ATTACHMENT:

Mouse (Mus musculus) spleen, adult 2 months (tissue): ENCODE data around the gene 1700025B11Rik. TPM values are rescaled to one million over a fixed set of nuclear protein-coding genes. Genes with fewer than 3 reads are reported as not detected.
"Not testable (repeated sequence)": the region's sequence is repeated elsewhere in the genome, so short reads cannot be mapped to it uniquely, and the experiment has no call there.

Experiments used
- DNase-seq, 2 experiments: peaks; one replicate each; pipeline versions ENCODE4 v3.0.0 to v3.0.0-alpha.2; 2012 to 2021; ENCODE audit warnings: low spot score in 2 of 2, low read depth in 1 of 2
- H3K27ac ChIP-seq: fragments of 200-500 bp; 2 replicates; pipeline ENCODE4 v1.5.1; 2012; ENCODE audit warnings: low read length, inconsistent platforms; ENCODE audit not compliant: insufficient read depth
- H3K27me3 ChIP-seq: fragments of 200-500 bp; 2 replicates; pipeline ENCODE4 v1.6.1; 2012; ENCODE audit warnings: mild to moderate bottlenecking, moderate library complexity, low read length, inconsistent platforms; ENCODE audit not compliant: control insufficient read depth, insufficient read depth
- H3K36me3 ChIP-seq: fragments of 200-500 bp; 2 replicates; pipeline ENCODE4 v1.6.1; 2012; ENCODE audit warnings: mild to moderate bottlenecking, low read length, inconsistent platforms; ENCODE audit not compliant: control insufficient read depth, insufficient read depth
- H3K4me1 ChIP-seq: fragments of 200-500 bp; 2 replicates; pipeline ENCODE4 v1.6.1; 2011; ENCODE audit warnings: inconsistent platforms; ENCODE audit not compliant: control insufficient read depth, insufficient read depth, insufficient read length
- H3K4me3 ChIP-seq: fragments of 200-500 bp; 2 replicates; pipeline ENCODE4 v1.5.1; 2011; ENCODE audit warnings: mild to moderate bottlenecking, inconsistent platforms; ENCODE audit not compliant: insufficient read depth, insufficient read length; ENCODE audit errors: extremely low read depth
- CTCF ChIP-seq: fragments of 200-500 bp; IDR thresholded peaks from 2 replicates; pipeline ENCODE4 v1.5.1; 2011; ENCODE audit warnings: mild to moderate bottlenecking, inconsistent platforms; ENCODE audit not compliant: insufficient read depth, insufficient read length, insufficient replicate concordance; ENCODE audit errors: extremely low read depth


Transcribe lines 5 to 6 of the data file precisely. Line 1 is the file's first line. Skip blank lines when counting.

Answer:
- H3K27ac ChIP-seq: fragments of 200-500 bp; 2 replicates; pipeline ENCODE4 v1.5.1; 2012; ENCODE audit warnings: low read length, inconsistent platforms; ENCODE audit not compliant: insufficient read depth
- H3K27me3 ChIP-seq: fragments of 200-500 bp; 2 replicates; pipeline ENCODE4 v1.6.1; 2012; ENCODE audit warnings: mild to moderate bottlenecking, moderate library complexity, low read length, inconsistent platforms; ENCODE audit not compliant: control insufficient read depth, insufficient read depth